However, the treatment is a long way from being ready for use by people. The researchers hope to start human trials in the next five years. And that’s if it even makes it to human trials—in cancer research, the success rate of a transfer from animal to human models is less than eight percent, and other fields face similar disappointments with treatments developed in animal models. 

[h/t: Washington Post]

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Animals
Goldfish Can Get Depressed, Too
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Don’t believe what Pixar is trying to sell you: Fish are not exactly brimming with personality. In aquariums, they tend to swim in circles, sucking up fragments of food and ducking around miniature treasure chests. To a layperson, fish don’t appear to possess concepts of happy, or sad, or anything in between—they just seem to exist.

This, researchers say, is not quite accurate. Speaking with The New York Times, Julian Pittman, a professor at the Department of Biological and Environmental Sciences at Troy University, says that fish not only suffer from depression, they can be easily diagnosed. Zebrafish dropped into a new tank who linger at the bottom are probably sad; those who enthusiastically explore the upper half are not.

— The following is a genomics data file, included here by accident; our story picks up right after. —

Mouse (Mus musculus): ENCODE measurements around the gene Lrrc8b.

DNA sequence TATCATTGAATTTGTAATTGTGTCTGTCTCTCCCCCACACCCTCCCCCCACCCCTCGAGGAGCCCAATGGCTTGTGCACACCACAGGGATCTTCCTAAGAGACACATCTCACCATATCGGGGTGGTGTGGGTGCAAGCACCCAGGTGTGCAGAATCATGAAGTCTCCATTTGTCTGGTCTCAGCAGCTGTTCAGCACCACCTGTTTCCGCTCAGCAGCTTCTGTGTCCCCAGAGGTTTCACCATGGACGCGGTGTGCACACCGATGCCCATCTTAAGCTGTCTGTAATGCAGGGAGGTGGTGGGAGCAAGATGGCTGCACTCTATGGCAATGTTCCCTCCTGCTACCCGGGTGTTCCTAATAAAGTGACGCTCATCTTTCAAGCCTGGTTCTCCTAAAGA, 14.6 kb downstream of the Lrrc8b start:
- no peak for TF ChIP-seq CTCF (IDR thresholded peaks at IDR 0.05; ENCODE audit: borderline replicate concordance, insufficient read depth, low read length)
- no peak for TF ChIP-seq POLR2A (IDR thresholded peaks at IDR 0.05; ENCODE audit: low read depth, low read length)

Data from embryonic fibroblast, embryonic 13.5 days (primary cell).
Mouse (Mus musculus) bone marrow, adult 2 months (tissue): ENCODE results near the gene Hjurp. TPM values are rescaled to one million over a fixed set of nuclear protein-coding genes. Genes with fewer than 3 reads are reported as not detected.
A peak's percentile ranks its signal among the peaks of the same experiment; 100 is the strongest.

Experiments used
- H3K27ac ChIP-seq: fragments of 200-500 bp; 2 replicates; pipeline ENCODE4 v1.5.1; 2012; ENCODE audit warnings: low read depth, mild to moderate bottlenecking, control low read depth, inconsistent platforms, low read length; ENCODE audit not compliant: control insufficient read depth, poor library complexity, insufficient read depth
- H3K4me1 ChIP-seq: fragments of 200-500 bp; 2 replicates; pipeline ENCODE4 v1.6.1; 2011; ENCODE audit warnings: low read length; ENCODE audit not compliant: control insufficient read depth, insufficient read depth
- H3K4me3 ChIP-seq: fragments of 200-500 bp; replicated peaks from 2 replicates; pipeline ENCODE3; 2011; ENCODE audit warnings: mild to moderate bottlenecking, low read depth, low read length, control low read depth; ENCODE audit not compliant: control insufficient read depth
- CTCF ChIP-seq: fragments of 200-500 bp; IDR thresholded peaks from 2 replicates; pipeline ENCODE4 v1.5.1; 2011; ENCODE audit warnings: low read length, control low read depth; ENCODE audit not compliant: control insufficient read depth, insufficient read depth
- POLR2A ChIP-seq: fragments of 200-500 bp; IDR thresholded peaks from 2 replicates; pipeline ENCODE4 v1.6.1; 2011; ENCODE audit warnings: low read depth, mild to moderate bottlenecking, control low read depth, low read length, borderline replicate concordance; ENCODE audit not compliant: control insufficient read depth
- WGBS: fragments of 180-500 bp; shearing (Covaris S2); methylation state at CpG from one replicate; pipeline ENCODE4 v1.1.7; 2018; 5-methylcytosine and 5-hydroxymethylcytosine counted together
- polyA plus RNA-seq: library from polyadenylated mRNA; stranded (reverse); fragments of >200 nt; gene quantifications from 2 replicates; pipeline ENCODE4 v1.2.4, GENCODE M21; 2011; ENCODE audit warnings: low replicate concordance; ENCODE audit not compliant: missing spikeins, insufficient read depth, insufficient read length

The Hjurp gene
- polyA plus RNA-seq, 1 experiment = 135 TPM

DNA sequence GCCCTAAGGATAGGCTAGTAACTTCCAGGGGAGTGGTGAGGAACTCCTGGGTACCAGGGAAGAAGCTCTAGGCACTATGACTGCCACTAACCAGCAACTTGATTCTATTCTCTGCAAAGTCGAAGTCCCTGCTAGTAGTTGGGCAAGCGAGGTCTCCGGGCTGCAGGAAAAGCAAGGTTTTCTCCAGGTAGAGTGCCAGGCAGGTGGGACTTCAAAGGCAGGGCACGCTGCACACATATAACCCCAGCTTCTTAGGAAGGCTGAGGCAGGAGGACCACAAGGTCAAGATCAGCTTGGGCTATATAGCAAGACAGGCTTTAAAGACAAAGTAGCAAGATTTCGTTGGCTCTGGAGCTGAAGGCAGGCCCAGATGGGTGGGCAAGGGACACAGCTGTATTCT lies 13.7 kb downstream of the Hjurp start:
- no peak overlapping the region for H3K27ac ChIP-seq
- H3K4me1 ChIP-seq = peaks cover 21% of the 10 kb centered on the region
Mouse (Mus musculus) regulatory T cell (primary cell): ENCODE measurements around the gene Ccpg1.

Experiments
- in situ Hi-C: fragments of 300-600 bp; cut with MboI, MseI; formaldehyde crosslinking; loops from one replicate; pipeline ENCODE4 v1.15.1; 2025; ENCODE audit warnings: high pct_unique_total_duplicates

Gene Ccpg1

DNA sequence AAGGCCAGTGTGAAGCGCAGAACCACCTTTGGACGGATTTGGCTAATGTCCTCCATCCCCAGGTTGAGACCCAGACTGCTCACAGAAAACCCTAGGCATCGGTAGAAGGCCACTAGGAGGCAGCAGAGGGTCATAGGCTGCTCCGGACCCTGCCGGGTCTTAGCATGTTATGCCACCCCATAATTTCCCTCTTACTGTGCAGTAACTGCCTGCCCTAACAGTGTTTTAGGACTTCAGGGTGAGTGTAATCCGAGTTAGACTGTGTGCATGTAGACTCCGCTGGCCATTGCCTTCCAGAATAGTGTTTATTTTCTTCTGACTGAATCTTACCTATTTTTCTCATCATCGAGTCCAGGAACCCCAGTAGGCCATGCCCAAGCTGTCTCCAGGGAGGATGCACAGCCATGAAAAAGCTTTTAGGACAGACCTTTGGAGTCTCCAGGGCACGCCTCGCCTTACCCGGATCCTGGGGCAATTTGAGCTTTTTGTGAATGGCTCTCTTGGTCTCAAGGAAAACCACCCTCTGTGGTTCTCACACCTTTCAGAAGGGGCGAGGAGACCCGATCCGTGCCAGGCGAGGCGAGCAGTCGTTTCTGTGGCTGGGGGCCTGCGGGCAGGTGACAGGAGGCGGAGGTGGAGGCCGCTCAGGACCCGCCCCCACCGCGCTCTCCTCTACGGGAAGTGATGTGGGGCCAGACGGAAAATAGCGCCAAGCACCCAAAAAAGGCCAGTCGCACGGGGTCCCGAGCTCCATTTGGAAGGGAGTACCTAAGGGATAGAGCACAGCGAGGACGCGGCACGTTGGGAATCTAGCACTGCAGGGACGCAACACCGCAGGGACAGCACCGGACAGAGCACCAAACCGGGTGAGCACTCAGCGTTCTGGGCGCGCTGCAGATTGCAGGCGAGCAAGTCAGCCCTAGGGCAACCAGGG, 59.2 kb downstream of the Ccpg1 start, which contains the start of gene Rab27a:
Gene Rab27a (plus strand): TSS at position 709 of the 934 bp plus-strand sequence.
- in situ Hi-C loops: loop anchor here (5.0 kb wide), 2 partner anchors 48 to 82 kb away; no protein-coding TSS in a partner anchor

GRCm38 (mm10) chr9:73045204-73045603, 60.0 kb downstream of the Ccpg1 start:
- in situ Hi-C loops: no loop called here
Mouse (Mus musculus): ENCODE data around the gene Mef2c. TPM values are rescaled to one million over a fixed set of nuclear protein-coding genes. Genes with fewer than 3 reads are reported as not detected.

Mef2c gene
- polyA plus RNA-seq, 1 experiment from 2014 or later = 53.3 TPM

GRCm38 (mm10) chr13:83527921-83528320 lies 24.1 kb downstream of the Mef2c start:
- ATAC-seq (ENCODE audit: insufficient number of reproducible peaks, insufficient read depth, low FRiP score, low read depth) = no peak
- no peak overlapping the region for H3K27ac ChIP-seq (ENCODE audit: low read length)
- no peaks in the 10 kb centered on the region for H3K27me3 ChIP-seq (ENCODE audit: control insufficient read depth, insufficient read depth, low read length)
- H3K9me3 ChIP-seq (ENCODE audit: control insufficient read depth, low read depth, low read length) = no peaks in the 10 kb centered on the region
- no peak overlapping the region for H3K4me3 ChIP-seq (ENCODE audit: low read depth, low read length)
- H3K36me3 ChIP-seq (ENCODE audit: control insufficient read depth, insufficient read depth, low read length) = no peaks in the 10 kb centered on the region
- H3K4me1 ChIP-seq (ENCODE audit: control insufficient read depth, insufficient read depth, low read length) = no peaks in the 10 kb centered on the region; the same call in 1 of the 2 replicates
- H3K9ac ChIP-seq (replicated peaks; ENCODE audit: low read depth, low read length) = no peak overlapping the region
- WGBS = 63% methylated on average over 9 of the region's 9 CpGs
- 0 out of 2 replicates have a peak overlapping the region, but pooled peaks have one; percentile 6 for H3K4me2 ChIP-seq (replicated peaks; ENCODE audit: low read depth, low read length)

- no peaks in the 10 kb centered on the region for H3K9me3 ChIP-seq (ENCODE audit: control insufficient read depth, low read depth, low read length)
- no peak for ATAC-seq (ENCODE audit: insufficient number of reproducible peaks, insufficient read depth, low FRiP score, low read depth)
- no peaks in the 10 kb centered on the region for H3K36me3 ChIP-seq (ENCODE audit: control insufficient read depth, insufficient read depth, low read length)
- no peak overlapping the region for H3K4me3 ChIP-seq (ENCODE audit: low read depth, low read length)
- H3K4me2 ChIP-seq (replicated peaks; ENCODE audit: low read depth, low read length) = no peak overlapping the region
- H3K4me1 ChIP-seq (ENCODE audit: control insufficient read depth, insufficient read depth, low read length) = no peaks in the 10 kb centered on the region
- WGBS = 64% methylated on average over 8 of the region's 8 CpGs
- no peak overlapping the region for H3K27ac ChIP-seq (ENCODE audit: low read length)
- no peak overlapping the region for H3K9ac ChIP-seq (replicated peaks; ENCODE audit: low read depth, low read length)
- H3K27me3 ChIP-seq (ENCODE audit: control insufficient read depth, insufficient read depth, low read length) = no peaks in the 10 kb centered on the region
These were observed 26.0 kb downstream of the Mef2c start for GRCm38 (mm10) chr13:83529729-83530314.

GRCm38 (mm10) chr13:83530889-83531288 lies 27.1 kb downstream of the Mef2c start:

In Pittman’s studies, fish depression can be induced by getting them “drunk” on ethanol, then cutting off the supply, resulting in withdrawal. These fish mope around the tank floor until they’re given antidepressants, at which point they begin happily swimming near the surface again.

It’s impossible to correlate fish depression with that of a human, but Pittman believes the symptoms in fish—losing interest in exploring and eating—makes them viable candidates for exploring neuroscience and perhaps drawing conclusions that will be beneficial in the land-dwelling population.

In the meantime, you can help ward off fish blues by keeping them busy—having obstacles to swim through and intriguing areas of a tank to explore. Just like humans, staying active and engaged can boost their mental health.

[h/t The New York Times]